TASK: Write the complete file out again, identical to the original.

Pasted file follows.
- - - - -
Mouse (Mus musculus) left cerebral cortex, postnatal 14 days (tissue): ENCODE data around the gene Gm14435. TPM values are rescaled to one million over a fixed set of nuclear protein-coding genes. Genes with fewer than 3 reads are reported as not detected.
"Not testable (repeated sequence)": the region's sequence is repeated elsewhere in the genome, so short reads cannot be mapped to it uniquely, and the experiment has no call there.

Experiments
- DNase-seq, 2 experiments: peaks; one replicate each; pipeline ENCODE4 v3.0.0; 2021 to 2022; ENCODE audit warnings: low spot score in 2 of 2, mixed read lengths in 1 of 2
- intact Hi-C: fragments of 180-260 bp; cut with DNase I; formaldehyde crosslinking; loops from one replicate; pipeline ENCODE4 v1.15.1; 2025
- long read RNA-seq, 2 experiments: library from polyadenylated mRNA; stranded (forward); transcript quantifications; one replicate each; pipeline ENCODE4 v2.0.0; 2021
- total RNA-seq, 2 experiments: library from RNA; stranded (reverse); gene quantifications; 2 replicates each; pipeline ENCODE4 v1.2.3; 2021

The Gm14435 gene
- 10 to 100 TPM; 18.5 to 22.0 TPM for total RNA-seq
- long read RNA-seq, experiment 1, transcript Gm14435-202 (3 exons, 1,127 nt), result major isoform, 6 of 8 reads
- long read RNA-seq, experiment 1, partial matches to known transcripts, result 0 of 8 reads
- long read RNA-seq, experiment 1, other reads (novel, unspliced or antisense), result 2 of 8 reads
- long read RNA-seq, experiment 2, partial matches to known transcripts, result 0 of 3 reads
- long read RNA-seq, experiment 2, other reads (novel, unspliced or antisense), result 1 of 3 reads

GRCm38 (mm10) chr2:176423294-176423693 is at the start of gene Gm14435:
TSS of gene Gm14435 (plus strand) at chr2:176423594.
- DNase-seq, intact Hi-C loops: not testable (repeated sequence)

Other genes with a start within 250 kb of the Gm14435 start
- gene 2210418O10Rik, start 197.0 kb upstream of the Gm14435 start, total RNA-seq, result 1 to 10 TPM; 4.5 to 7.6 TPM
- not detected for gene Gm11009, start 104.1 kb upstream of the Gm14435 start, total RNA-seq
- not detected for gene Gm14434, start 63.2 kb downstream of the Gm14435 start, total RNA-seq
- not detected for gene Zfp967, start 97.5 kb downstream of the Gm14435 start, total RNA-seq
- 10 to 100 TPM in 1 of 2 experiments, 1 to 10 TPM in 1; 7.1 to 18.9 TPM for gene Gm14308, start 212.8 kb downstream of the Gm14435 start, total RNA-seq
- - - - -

Mouse (Mus musculus) left cerebral cortex, postnatal 14 days (tissue): ENCODE data around the gene Gm14435. TPM values are rescaled to one million over a fixed set of nuclear protein-coding genes. Genes with fewer than 3 reads are reported as not detected.
"Not testable (repeated sequence)": the region's sequence is repeated elsewhere in the genome, so short reads cannot be mapped to it uniquely, and the experiment has no call there.

Experiments
- DNase-seq, 2 experiments: peaks; one replicate each; pipeline ENCODE4 v3.0.0; 2021 to 2022; ENCODE audit warnings: low spot score in 2 of 2, mixed read lengths in 1 of 2
- intact Hi-C: fragments of 180-260 bp; cut with DNase I; formaldehyde crosslinking; loops from one replicate; pipeline ENCODE4 v1.15.1; 2025
- long read RNA-seq, 2 experiments: library from polyadenylated mRNA; stranded (forward); transcript quantifications; one replicate each; pipeline ENCODE4 v2.0.0; 2021
- total RNA-seq, 2 experiments: library from RNA; stranded (reverse); gene quantifications; 2 replicates each; pipeline ENCODE4 v1.2.3; 2021

The Gm14435 gene
- 10 to 100 TPM; 18.5 to 22.0 TPM for total RNA-seq
- long read RNA-seq, experiment 1, transcript Gm14435-202 (3 exons, 1,127 nt), result major isoform, 6 of 8 reads
- long read RNA-seq, experiment 1, partial matches to known transcripts, result 0 of 8 reads
- long read RNA-seq, experiment 1, other reads (novel, unspliced or antisense), result 2 of 8 reads
- long read RNA-seq, experiment 2, partial matches to known transcripts, result 0 of 3 reads
- long read RNA-seq, experiment 2, other reads (novel, unspliced or antisense), result 1 of 3 reads

GRCm38 (mm10) chr2:176423294-176423693 is at the start of gene Gm14435:
TSS of gene Gm14435 (plus strand) at chr2:176423594.
- DNase-seq, intact Hi-C loops: not testable (repeated sequence)

Other genes with a start within 250 kb of the Gm14435 start
- gene 2210418O10Rik, start 197.0 kb upstream of the Gm14435 start, total RNA-seq, result 1 to 10 TPM; 4.5 to 7.6 TPM
- not detected for gene Gm11009, start 104.1 kb upstream of the Gm14435 start, total RNA-seq
- not detected for gene Gm14434, start 63.2 kb downstream of the Gm14435 start, total RNA-seq
- not detected for gene Zfp967, start 97.5 kb downstream of the Gm14435 start, total RNA-seq
- 10 to 100 TPM in 1 of 2 experiments, 1 to 10 TPM in 1; 7.1 to 18.9 TPM for gene Gm14308, start 212.8 kb downstream of the Gm14435 start, total RNA-seq